Deadline for abuse action
Karen Thornton reports
Schools have until the end of March to inform all pupils of services such as ChildLine that can offer them support and protection if they are abused.
The move was a key recommendation of last year's Clywch report into child abuse at a south Wales secondary school. Now it forms one of 203 key actions for improving public services for children - 84 of which must be implemented by next March.
The national service framework (NSF) for children's services in Wales aims to improve the quality of health, education, social care and other services for children aged 0-18.
Launching the 90-page document, first minister Rhodri Morgan said the Aberfan disaster, which cost 144 lives, and the current south Wales E.coli outbreak which has affected more than 150 people, had happened because "someone didn't put the safety of children high enough up their agenda".
"Everyone in public life is going to put children at the top of the agenda.
It's all part of ensuring children grow up healthier than previous generations."
Not all of the standards affect schools, but some - to be delivered by local authorities - will need to be implemented via schools. Those due for implementation by March 2006 include:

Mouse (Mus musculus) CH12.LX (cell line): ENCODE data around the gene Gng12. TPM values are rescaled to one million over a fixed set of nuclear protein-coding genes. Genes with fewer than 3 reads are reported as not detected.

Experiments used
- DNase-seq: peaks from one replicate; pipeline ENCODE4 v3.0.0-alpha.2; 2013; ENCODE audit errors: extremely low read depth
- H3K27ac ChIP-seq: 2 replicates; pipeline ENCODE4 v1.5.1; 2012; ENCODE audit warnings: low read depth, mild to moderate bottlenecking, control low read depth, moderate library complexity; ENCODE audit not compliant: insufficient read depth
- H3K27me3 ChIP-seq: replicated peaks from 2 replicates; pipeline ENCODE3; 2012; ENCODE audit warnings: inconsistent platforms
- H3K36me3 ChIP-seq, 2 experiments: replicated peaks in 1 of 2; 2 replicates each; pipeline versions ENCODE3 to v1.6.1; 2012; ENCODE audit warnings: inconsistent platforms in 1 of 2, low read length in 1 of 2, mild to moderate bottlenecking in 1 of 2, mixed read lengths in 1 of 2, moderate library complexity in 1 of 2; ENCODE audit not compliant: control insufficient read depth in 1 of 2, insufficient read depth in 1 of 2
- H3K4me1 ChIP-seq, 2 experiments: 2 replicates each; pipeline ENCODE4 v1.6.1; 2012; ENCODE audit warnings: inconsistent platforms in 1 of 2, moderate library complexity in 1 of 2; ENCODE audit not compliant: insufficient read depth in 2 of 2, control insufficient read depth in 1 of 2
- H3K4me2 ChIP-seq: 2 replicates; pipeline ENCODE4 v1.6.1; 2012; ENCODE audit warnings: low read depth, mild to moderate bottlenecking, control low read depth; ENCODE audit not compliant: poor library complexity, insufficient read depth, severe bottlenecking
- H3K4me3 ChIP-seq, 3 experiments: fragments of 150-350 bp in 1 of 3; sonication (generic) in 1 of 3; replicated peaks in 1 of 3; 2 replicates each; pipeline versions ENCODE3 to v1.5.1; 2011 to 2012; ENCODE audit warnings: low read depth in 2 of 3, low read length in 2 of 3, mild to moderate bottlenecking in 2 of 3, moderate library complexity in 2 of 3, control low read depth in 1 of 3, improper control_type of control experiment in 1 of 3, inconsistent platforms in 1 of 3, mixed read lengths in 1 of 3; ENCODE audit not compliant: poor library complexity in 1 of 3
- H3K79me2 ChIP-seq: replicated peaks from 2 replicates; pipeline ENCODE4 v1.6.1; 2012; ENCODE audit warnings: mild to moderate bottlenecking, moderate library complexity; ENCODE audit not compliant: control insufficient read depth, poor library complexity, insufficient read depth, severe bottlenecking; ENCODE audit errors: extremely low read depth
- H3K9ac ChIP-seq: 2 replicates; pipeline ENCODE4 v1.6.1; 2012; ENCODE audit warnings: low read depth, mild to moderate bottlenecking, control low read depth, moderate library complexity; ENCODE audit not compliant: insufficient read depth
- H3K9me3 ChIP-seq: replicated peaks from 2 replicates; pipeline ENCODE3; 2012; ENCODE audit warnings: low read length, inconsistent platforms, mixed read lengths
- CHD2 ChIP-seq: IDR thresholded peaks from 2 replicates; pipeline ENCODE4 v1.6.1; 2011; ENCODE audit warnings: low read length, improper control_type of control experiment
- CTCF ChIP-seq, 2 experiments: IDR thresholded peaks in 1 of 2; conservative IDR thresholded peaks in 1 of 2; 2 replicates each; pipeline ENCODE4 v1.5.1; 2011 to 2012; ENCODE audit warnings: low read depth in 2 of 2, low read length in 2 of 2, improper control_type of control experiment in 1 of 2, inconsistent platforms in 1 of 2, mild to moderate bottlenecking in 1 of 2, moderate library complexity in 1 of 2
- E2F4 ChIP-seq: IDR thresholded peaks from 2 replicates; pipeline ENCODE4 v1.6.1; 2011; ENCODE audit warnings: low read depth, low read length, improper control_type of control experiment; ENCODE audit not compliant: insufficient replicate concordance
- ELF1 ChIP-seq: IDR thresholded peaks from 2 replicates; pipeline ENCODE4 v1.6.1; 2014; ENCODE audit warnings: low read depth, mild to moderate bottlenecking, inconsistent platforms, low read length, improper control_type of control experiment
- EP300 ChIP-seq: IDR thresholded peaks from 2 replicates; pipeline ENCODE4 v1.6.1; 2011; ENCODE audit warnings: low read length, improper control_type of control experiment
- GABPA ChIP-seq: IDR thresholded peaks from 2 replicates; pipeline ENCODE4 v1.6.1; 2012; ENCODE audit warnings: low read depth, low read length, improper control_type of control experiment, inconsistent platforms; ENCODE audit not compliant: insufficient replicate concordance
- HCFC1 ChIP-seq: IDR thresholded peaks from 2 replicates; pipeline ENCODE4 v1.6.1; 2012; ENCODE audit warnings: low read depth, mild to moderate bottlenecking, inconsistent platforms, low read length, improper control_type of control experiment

* informing schoolchildren about services that can protect them from harm, including ChildLine, the NSPCC child protection helpline, and social services;
* working with other agencies to ensure the successful reintegration into school of children who have been absent for long periods;
* providing effective sex and relationships education, based on guidance from the Assembly;
* training school governors on child-protection issues.
The framework also envisages all local education authority-maintained schools eventually taking part in the Welsh healthy schools network, which promotes healthy diets and exercise. Schools should make water readily available for free and promote healthy food options, it says.
And parents should be given evidence-based information about parenting issues, and offered suggestions on how to manage children's behaviour without resorting to physical punishment.
Children and young people were consulted on the framework, and helped launch the final version in Cardiff last week.
Aneurin Venables, 16, was one of the members of Wrexham's youth forum who compared the NSF proposals to Wrexham council's own plans for improving local services. "We particularly liked the focus on making services child-friendly," he said.
Charli Dickenson, 17, a sixth-former at The Maelor secondary school, Wrexham, said: "There were a few things missing, like having fewer cars on the road so there is less pollution."
Beth Wellsburg, 14, pointed out that chocolate cereals are far more attractively packaged than healthier options.
Children from Ysgol Hen Felin, a special school in Rhondda Cynon Taf, also attended the launch to talk about My Orange Book, an initiative designed to make hospital stays and meetings with specialists easier for families of children with on-going needs.
The orange books contain personal details about children, so they do not have to keep giving the same information to new carers.
National service framework for children, young people and maternity services in Wales, see www.wales.nhs.uk